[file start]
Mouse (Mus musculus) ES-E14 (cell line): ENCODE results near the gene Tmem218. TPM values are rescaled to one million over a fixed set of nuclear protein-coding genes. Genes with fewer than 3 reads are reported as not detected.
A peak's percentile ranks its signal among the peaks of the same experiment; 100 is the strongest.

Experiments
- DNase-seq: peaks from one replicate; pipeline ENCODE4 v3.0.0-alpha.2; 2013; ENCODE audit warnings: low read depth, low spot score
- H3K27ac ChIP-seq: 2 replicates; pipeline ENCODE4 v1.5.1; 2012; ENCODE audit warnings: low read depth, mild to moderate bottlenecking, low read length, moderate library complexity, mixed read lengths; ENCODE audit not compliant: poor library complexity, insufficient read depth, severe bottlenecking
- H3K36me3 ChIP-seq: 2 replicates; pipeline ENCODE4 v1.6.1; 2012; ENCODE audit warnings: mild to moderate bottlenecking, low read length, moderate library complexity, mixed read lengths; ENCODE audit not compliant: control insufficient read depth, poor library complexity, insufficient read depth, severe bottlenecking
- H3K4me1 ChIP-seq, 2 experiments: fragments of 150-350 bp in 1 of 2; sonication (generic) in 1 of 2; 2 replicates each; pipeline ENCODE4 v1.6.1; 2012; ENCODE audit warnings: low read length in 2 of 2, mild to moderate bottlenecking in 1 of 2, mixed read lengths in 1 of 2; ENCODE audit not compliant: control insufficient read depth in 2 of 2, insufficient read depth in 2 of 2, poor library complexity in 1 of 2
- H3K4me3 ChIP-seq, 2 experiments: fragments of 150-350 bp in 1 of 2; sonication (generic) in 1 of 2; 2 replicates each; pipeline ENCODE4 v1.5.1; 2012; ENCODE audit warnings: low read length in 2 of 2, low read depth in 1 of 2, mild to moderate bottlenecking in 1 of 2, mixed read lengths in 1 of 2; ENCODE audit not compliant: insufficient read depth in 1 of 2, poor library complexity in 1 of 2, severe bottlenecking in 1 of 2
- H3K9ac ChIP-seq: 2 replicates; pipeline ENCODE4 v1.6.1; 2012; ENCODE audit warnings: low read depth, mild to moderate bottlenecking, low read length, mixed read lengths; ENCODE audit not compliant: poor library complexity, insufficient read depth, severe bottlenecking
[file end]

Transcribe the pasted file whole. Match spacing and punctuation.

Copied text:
Mouse (Mus musculus) ES-E14 (cell line): ENCODE results near the gene Tmem218. TPM values are rescaled to one million over a fixed set of nuclear protein-coding genes. Genes with fewer than 3 reads are reported as not detected.
A peak's percentile ranks its signal among the peaks of the same experiment; 100 is the strongest.

Experiments
- DNase-seq: peaks from one replicate; pipeline ENCODE4 v3.0.0-alpha.2; 2013; ENCODE audit warnings: low read depth, low spot score
- H3K27ac ChIP-seq: 2 replicates; pipeline ENCODE4 v1.5.1; 2012; ENCODE audit warnings: low read depth, mild to moderate bottlenecking, low read length, moderate library complexity, mixed read lengths; ENCODE audit not compliant: poor library complexity, insufficient read depth, severe bottlenecking
- H3K36me3 ChIP-seq: 2 replicates; pipeline ENCODE4 v1.6.1; 2012; ENCODE audit warnings: mild to moderate bottlenecking, low read length, moderate library complexity, mixed read lengths; ENCODE audit not compliant: control insufficient read depth, poor library complexity, insufficient read depth, severe bottlenecking
- H3K4me1 ChIP-seq, 2 experiments: fragments of 150-350 bp in 1 of 2; sonication (generic) in 1 of 2; 2 replicates each; pipeline ENCODE4 v1.6.1; 2012; ENCODE audit warnings: low read length in 2 of 2, mild to moderate bottlenecking in 1 of 2, mixed read lengths in 1 of 2; ENCODE audit not compliant: control insufficient read depth in 2 of 2, insufficient read depth in 2 of 2, poor library complexity in 1 of 2
- H3K4me3 ChIP-seq, 2 experiments: fragments of 150-350 bp in 1 of 2; sonication (generic) in 1 of 2; 2 replicates each; pipeline ENCODE4 v1.5.1; 2012; ENCODE audit warnings: low read length in 2 of 2, low read depth in 1 of 2, mild to moderate bottlenecking in 1 of 2, mixed read lengths in 1 of 2; ENCODE audit not compliant: insufficient read depth in 1 of 2, poor library complexity in 1 of 2, severe bottlenecking in 1 of 2
- H3K9ac ChIP-seq: 2 replicates; pipeline ENCODE4 v1.6.1; 2012; ENCODE audit warnings: low read depth, mild to moderate bottlenecking, low read length, mixed read lengths; ENCODE audit not compliant: poor library complexity, insufficient read depth, severe bottlenecking